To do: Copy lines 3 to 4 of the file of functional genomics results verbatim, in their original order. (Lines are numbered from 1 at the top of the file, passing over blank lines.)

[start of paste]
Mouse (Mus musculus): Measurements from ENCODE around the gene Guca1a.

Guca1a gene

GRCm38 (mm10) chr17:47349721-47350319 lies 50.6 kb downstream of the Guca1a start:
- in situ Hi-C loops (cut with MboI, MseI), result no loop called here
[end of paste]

GRCm38 (mm10) chr17:47349721-47350319 lies 50.6 kb downstream of the Guca1a start:
- in situ Hi-C loops (cut with MboI, MseI), result no loop called here